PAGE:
“Gender Forum in Hiroshima” raises various views on nature of A-bombed city

by Hiromi Morita, Staff Writer

On December 19 and 20, the “Gender Forum in Hiroshima” was held in the city, attended by about 220 people from Japan and overseas. With the passing of 70 years since the atomic bombings, the event provided an opportunity to reflect on the nature of Hiroshima from a variety of perspectives to move beyond stereotyped views.

The forum was organized by an executive committee composed of Hiroshima citizens. Ulrike Woehr, a professor at Hiroshima City University, and Kikue Takao, the chairperson of the Hiroshima Women’s Studies Research Institute, served as leaders of the committee. The committee members spent about two years preparing for the event, which was conceived in response to a trend where the A-bomb experience has been viewed in feminized and maternalized terms with a focus on the purity and innocence of female victims. The organizers felt that this tendency was obscuring other perspectives of the atomic bombings, including Japan’s aggression during the war and the presence of minorities in the A-bombed cities.

Division of labor based on gender

There were 23 speakers over the two-day gathering, including researchers and citizens. They spoke on a range of themes, such as how memories of the atomic bombings have been expressed and received by the media, artists, and local communities; how the cities of Hiroshima and Nagasaki have responded to concerns involving the Korean A-bomb survivors, sexual minorities, and issues linked to Okinawa and Fukushima; and how “Hiroshima” should be defined, considering Japan’s relations with the United States and East Asian nations, where people hold different views of the atomic bombings.

In a session titled “Feminism, ethnic group, nation, and war –Possible viewpoint of the A-bombed city of Hiroshima,” Mikiyo Kano, a researcher of women’s history and an A-bomb survivor, offered an analysis of media coverage and pop culture in relation to the Hiroshima bombing, which have focused on young women suffering from keloids or leukemia as symbols of A-bomb victims. Ms. Kano also highlighted the division of labor based on gender that occurred during the era of high economic growth, where men promoted nuclear energy technology to fuel industrial development while women, as mothers protecting human life, were engaged in a movement opposed to atomic and hydrogen bombs.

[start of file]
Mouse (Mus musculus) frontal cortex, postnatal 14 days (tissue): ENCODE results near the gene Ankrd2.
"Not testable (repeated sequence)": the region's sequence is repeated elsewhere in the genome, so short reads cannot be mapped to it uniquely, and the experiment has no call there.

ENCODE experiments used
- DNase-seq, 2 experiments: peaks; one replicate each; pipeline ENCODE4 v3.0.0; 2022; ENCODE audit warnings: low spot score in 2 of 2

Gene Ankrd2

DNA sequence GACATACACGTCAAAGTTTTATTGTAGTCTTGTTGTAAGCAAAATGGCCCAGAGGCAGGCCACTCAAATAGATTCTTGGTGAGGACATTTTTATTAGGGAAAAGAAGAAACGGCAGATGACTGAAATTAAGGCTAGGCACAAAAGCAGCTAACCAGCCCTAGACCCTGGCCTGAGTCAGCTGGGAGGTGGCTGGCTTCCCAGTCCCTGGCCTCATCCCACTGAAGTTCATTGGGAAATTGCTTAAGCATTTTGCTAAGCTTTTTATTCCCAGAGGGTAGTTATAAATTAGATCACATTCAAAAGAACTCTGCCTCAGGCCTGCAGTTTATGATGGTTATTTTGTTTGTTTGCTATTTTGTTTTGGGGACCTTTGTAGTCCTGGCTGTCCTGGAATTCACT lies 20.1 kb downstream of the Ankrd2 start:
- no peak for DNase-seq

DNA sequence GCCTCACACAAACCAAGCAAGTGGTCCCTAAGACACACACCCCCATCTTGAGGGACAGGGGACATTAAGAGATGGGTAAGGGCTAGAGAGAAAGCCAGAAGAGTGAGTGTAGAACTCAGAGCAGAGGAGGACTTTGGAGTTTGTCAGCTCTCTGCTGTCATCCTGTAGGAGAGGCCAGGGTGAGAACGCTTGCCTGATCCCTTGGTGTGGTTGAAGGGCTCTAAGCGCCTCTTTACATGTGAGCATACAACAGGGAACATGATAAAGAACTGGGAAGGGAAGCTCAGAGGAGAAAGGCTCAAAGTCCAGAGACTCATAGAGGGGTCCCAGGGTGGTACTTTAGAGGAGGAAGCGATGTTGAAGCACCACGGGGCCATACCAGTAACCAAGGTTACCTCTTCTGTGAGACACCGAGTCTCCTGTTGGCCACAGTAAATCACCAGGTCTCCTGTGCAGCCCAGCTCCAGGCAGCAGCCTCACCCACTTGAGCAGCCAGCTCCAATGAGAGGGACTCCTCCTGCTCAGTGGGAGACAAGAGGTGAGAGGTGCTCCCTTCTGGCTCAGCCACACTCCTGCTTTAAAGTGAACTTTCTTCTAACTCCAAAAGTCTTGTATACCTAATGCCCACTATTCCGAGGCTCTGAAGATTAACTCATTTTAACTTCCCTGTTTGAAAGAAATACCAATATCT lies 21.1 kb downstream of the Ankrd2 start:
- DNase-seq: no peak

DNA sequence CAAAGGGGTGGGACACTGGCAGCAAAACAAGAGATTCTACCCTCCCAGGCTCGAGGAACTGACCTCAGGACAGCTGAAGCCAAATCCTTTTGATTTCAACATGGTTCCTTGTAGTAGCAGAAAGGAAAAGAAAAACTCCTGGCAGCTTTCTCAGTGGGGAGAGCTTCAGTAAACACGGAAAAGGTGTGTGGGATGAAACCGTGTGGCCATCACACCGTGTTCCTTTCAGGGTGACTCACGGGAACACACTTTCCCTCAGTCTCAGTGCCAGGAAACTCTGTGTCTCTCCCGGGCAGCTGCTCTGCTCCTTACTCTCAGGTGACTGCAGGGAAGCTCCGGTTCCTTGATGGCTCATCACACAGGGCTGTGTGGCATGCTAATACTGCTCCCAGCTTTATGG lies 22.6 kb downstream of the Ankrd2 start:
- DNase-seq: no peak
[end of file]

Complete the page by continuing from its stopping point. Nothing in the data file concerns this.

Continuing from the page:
Lisa Yoneyama, a professor at the University of Toronto, who has examined the continuity of history and the feminization of historical damage in her book Hiroshima Traces, explained that Hiroshima was a military city during the war and has been a prime example of a regime forged by the United States in the postwar period. She appealed to her listeners to see the world not from a single point of view but from multiple perspectives, including that of gender.

Referring to the words of Fusae Ichikawa, a feminist who devoted herself to winning suffrage for Japanese women, sociologist Chizuko Ueno said, “I don’t believe we’ve exercised the right to effect change as we might have.” Ms. Ueno encouraged the audience to assume a sense of ownership for these issues by seeing the diversity in individual experiences and historical events.

Learning about essence of things

During the forum, impassioned comments were made from audience members, too. A woman in her 30s, who evacuated from Fukushima, shared her discomfort at being collectively treated as an evacuee. She said, “Even if we seem similar because we all evacuated from Fukushima, each one of us, in fact, leads a different lifestyle and holds different ways of thinking. Sometimes we’re forced into the role of mothers protecting our kids or other people disregard our experience by merely labeling the accident ‘March 11,’ like an event in the past, when it hasn’t ended for us at all.” A female A-bomb survivor in her 80s, recounting the time she shared her A-bomb account with students visiting Hiroshima on a school trip, said that a teacher had asked her not to touch on political matters. “I fear that the power of politics today is seeking to rewrite the memories of the past,” she said. A male university student in his 20s said, “I became aware that reflecting on gender means learning about the real essence of things. I want to create a space for young people to discuss these issues.”

The slogan of the forum was “Towards the Thinking Hiroshima” and this event was the first step in the direction of that goal.

(Originally published on December 26, 2015)